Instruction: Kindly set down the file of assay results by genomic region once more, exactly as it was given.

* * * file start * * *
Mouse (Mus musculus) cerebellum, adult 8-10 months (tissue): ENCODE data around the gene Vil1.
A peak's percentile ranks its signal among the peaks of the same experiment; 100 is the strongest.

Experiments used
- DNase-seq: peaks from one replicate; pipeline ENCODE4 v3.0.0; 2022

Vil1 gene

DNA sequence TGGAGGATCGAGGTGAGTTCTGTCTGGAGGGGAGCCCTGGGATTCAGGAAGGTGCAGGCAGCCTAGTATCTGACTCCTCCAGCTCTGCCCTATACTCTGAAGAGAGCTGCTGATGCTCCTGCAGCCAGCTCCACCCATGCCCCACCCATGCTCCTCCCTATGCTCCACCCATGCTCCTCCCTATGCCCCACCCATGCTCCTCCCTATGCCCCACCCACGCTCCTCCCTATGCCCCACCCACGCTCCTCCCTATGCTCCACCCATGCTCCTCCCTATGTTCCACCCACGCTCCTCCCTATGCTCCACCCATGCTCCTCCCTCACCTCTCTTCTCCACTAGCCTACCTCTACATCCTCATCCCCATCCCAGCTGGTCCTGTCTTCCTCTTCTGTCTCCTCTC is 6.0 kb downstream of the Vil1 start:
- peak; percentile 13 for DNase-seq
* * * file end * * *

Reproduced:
Mouse (Mus musculus) cerebellum, adult 8-10 months (tissue): ENCODE data around the gene Vil1.
A peak's percentile ranks its signal among the peaks of the same experiment; 100 is the strongest.

Experiments used
- DNase-seq: peaks from one replicate; pipeline ENCODE4 v3.0.0; 2022

Vil1 gene

DNA sequence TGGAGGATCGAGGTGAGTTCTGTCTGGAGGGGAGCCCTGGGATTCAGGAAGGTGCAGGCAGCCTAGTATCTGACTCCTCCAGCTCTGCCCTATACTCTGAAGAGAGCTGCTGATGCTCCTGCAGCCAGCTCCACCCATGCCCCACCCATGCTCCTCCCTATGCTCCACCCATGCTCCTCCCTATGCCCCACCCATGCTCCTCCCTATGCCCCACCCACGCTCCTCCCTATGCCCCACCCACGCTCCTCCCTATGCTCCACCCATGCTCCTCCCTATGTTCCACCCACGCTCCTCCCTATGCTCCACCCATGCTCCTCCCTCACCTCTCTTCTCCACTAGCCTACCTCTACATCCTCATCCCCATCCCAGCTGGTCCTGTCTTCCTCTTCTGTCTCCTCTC is 6.0 kb downstream of the Vil1 start:
- peak; percentile 13 for DNase-seq